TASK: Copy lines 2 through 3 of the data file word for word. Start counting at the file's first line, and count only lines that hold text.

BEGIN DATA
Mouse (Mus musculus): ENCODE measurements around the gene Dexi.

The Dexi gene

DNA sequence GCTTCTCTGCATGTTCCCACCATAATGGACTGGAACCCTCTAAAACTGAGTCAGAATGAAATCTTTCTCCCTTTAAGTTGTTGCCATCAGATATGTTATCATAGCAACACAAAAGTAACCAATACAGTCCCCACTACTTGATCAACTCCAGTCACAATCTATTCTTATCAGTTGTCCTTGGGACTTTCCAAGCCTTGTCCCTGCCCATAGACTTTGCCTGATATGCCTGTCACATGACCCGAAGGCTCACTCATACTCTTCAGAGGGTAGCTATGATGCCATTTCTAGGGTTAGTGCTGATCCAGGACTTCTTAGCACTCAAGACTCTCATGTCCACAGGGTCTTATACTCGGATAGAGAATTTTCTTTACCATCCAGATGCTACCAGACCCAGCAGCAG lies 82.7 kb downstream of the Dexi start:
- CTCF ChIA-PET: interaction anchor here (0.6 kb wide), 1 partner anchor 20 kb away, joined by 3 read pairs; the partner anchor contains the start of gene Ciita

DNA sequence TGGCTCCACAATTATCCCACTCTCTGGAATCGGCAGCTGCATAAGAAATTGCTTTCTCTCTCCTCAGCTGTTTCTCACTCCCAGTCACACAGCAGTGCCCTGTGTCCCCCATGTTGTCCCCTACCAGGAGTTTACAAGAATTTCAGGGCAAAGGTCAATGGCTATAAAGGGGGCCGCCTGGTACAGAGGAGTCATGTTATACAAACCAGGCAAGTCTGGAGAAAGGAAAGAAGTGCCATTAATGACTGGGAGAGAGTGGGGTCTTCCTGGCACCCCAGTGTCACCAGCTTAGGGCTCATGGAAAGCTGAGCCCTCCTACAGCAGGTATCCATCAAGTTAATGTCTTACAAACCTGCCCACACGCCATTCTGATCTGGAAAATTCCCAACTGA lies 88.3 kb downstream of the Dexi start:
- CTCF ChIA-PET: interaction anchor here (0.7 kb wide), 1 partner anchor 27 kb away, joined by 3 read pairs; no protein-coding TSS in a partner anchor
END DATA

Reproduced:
The Dexi gene

DNA sequence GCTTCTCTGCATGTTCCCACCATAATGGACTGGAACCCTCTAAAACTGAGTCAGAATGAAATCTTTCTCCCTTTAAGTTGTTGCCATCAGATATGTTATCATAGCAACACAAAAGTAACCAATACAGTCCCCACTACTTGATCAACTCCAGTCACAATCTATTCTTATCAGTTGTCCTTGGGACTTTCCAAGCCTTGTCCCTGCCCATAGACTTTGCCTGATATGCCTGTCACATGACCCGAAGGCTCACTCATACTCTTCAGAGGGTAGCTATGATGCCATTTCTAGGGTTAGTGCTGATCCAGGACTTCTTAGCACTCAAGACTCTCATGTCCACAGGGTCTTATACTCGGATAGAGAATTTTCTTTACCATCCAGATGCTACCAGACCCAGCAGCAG lies 82.7 kb downstream of the Dexi start: